9. 9.
    Zhang T, Huang Q, Jiao C, Liu H, Nie B, Liang S, et al. Modular architecture of metabolic brain network and its effects on the spread of perturbation impact. Neuroimage. 2018;186:146–54.  https://doi.org/10.1016/j.neuroimage.2018.11.003.CrossRefGoogle Scholar
  10. 10.
    Guimerà R, Amaral LAN. Functional cartography of complex metabolic networks. Nature. 2005;433:895.CrossRefGoogle Scholar
  11. 11.
    Fonov V, Evans AC, Botteron K, Almli CR, McKinstry RC, Collins DL, et al. Unbiased average age-appropriate atlases for pediatric studies. Neuroimage. 2011;54:313–27.  https://doi.org/10.1016/j.neuroimage.2010.07.033.CrossRefGoogle Scholar
  12. 12.
    Tzourio-Mazoyer N, Landeau B, Papathanassiou D, Crivello F, Etard O, Delcroix N, et al. Automated anatomical labeling of activations in SPM using a macroscopic anatomical parcellation of the MNI MRI single-subject brain. Neuroimage. 2002;15:273–89.CrossRefGoogle Scholar
  13. 13.
    Van Wijk BC, Stam CJ, Daffertshofer A. Comparing brain networks of different size and connectivity density using graph theory. PloS one. 2010;5:e13701.CrossRefGoogle Scholar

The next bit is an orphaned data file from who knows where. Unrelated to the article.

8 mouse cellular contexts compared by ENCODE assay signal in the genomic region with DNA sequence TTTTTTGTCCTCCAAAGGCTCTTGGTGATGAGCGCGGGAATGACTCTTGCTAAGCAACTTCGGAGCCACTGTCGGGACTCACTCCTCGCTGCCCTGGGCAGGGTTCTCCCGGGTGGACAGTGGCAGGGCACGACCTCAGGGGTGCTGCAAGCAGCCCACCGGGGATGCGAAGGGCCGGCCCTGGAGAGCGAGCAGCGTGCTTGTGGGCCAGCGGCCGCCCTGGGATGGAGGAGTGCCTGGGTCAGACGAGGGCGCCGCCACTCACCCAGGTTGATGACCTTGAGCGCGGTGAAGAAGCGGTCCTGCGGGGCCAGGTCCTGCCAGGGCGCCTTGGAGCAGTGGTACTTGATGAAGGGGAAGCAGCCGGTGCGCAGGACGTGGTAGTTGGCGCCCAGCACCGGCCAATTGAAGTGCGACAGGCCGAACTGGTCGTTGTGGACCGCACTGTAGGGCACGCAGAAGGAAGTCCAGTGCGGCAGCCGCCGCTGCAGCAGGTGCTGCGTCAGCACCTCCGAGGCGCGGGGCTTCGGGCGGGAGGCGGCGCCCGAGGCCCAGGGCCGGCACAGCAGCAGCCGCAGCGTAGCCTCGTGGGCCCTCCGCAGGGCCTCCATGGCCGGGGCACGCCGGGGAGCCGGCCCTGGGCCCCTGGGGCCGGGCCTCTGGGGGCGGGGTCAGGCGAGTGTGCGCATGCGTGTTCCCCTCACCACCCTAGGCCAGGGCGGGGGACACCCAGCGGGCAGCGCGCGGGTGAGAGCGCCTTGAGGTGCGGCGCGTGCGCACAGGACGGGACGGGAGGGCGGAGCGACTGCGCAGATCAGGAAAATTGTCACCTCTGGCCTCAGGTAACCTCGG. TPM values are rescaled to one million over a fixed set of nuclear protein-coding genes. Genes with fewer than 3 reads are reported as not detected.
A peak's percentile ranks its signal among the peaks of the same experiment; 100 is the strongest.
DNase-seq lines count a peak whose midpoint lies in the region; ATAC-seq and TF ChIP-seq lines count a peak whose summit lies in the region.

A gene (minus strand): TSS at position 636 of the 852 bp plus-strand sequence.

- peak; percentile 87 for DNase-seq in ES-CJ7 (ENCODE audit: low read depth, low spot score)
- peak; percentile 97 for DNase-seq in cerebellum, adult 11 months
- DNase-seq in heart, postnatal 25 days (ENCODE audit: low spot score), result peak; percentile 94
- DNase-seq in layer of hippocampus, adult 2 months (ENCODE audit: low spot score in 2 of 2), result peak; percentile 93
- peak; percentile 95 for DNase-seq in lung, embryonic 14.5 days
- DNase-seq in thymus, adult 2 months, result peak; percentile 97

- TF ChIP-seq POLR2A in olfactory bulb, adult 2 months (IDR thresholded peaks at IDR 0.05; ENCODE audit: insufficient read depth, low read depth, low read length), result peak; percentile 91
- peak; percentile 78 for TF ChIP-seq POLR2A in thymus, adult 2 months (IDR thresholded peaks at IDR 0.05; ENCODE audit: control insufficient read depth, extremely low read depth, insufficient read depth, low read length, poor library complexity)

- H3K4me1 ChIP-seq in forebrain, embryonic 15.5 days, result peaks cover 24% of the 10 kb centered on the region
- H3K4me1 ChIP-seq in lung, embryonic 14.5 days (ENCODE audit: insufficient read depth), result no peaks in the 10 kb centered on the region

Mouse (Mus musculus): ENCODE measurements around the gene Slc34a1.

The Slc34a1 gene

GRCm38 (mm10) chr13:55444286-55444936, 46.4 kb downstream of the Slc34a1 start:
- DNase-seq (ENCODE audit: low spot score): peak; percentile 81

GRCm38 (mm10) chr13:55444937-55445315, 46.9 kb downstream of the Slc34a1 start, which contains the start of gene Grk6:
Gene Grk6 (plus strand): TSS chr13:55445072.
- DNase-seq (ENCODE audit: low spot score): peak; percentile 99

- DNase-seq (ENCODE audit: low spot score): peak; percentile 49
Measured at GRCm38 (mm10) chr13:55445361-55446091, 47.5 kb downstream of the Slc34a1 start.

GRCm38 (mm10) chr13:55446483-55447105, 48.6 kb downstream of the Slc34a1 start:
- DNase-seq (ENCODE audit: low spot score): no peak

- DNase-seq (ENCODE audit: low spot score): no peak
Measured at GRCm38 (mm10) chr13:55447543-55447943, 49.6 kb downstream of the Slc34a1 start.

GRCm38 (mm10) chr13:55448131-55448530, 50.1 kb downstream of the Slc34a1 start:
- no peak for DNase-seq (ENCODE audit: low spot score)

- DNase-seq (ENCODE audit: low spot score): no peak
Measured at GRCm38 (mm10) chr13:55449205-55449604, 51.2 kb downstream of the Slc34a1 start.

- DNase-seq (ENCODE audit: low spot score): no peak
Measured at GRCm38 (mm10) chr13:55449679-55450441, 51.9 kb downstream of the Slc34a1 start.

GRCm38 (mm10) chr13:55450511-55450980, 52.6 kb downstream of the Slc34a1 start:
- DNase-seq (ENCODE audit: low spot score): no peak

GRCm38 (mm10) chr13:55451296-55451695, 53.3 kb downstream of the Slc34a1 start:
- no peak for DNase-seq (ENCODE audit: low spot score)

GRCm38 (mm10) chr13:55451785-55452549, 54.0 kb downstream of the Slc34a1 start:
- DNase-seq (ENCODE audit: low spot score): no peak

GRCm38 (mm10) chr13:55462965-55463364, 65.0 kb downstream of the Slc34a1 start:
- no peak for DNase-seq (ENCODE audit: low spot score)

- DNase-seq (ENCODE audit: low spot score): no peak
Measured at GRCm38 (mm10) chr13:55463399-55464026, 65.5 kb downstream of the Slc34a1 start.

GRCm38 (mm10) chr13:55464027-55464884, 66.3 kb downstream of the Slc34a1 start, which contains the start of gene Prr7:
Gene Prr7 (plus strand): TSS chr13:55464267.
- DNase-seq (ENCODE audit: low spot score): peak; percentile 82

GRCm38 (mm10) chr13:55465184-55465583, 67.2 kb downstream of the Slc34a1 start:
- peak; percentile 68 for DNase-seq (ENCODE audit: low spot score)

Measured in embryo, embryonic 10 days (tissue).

14. 14.
    Rubinov M, Sporns O. complex network measures of brain connectivity: uses and interpretations. Neuroimage. 2010;52:1059–69.  https://doi.org/10.1016/j.neuroimage.2009.10.003.CrossRefGoogle Scholar
  15. 15.
    Sporns O, Betzel RF. Modular brain networks. In: Fiske ST, editor. Annu Rev Psychol, Vol 67; 2016. p. 613–640.Google Scholar
  16. 16.
    Newman MEJ. Analysis of weighted networks. Phys Rev E. 2004;70.  https://doi.org/10.1103/PhysRevE.70.056131.
  17. 17.
    Blondel VD, Guillaume JL, Lambiotte R, Lefebvre E. Fast unfolding of communities in large networks. J Stat Mech-Theory Exp. 2008.  https://doi.org/10.1088/1742-5468/2008/10/p10008.
  18. 18.
    Meunier D, Achard S, Morcom A, Bullmore E. Age-related changes in modular organization of human brain functional networks. Neuroimage. 2009;44:715–23.CrossRefGoogle Scholar
  19. 19.
    Wen X, Zhang H, Li G, Liu M, Yin W, Lin W, et al. First-year development of modules and hubs in infant brain functional networks. NeuroImage. 2019;185:222–35.  https://doi.org/10.1016/j.neuroimage.2018.10.019.CrossRefGoogle Scholar
  20. 20.